Jewish talent is represented on screen and behind the camera in the nominations for the 92nd Academy Awards.
Scarlett Johansson had never been nominated for an Oscar, but this year she was recognized twice, in the lead actress category for “Marriage Story” and in the supporting category for “Jojo Rabbit.”
Both films are among the nine best picture nominees, which also include “Ford v Ferrari,” “The Irishman,” “Joker,” “Little Women,” “1917,” “Once Upon a Time … in Hollywood” and “Parasite.” Only “Parasite” did not feature Jewish producers.
Taika Waititi wasn’t nominated for best director but scored nods for producing and adapting “Jojo Rabbit” for the screen. Noah Baumbach also received nominations for his “Marriage Story” original screenplay and producing the film with David Heyman, who also produced “Once Upon a Time … in Hollywood.”
Sam Mendes is nominated for directing and writing the screenplay for his World War I movie “1917,” and Todd Phillips is similarly honored for his direction and writing on “Joker.” Both produced their films.
Among the other honored producers are Jane Rosenthal for “The Irishman,” James Mangold and Peter Chernin for “Ford v Ferrari,” and Amy Pascal for “Little Women.”
In the music categories, Thomas Newman is nominated for his “1917” original score, and Randy Newman is a double nominee, for his “Marriage Story” score and original song “I Can’t Let You Throw Yourself Away” from “Toy Story 4.” Diane Warren received her 11th Oscar nomination for “I’m Standing With You” from “Breakthrough.” Lawrence Sher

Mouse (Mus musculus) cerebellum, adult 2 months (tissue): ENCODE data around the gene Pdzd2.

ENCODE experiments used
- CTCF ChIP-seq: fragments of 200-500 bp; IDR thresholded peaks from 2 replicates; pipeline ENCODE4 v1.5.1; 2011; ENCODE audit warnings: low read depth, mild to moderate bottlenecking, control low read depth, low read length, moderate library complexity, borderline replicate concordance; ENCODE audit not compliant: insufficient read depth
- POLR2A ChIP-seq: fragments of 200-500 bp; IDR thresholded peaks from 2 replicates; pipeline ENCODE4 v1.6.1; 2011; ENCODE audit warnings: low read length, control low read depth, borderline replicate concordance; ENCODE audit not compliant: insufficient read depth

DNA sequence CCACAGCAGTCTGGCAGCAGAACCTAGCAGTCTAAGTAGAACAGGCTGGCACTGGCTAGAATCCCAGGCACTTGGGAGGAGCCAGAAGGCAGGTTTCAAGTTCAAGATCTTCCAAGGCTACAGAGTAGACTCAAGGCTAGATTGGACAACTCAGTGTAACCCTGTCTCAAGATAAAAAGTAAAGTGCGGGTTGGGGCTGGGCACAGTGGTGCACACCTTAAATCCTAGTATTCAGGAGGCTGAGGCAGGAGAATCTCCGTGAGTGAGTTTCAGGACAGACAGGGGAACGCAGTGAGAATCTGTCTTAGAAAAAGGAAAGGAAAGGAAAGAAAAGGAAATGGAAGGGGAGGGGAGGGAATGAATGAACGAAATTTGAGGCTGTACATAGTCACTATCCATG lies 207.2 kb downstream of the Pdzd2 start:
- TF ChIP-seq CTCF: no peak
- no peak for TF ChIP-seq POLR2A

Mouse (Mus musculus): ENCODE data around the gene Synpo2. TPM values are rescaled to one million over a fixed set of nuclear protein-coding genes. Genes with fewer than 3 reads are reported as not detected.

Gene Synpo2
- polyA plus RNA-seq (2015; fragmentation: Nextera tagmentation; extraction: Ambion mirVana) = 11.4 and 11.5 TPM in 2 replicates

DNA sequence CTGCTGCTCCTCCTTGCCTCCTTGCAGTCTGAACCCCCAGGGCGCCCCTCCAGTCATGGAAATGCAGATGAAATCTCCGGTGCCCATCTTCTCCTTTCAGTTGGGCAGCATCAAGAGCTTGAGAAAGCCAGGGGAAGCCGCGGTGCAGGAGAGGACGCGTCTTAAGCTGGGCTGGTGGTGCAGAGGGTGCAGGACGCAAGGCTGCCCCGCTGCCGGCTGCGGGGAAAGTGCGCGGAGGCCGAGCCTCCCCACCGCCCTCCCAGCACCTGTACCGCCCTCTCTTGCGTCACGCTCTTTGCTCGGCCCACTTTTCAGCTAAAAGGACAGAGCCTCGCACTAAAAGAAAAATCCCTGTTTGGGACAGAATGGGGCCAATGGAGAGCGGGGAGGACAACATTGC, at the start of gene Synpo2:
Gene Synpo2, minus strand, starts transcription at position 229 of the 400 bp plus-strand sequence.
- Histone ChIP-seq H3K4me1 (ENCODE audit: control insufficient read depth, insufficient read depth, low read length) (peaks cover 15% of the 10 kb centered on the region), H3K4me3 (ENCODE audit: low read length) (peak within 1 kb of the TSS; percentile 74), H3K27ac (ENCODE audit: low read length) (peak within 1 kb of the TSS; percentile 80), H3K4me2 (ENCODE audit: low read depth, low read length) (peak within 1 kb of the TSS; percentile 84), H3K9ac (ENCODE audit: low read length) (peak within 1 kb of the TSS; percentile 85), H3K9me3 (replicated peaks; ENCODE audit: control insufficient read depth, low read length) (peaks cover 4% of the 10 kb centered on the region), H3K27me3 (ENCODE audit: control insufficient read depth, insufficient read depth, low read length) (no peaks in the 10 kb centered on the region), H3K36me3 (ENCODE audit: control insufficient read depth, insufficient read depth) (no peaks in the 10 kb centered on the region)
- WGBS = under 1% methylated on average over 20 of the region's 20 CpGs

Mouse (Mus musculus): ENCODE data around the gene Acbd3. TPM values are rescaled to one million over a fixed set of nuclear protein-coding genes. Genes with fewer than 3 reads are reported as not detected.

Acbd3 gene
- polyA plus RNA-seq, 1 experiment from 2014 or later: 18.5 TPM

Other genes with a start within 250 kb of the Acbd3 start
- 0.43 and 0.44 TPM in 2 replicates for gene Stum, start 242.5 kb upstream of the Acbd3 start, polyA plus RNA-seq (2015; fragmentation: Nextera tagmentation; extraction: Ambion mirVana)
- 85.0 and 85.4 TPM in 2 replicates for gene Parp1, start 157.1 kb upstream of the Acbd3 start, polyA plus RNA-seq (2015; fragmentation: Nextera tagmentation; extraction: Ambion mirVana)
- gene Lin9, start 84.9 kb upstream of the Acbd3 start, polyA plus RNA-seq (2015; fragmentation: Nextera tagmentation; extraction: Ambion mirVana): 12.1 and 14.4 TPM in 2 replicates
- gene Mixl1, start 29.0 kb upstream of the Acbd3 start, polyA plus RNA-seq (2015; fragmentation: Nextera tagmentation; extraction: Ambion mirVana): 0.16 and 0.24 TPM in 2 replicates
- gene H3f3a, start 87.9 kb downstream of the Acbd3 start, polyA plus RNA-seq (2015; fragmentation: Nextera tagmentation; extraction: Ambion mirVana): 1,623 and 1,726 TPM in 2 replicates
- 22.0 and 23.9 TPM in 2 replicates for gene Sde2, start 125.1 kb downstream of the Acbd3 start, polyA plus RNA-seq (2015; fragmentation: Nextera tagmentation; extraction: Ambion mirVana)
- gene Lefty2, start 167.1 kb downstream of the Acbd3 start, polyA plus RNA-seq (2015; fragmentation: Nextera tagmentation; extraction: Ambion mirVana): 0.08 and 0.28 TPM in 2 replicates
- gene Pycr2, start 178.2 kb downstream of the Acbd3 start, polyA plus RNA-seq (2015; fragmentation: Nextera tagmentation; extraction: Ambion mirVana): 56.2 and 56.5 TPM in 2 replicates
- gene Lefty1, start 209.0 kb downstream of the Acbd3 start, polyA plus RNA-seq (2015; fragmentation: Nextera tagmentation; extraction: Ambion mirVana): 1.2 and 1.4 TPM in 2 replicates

was recognized for his cinematography on “Joker.”
One of this year’s biggest Jewish snubs was “Uncut Gems.” The New York diamond district thriller, written and directed by Josh and Benny Safdie, stars Adam
Sandler and received critical acclaim and audience appreciation. The film, which had Oscar buzz since its release on Dec. 25, recently was chosen by the National
Board of Review as one of the top 10 films of 2019, with Sandler also winning best
Also snubbed was Amazon’s indie film “Honey Boy,” written by Shia LaBeouf and directed by Israeli filmmaker Alma Har’el. Although it wasn’t recognized at the Golden Globes or Oscars this year, the semiautobiographical film about LaBeouf’s childhood received three Film Independent Spirit Awards nominations including best director and two for best supporting actor. The ceremony is Feb. 8.
Har’el also received the First Time Feature Film Award at the 72nd Directors Guild of America Awards on Jan. 25.
— additional reporting by Erin Ben-Moche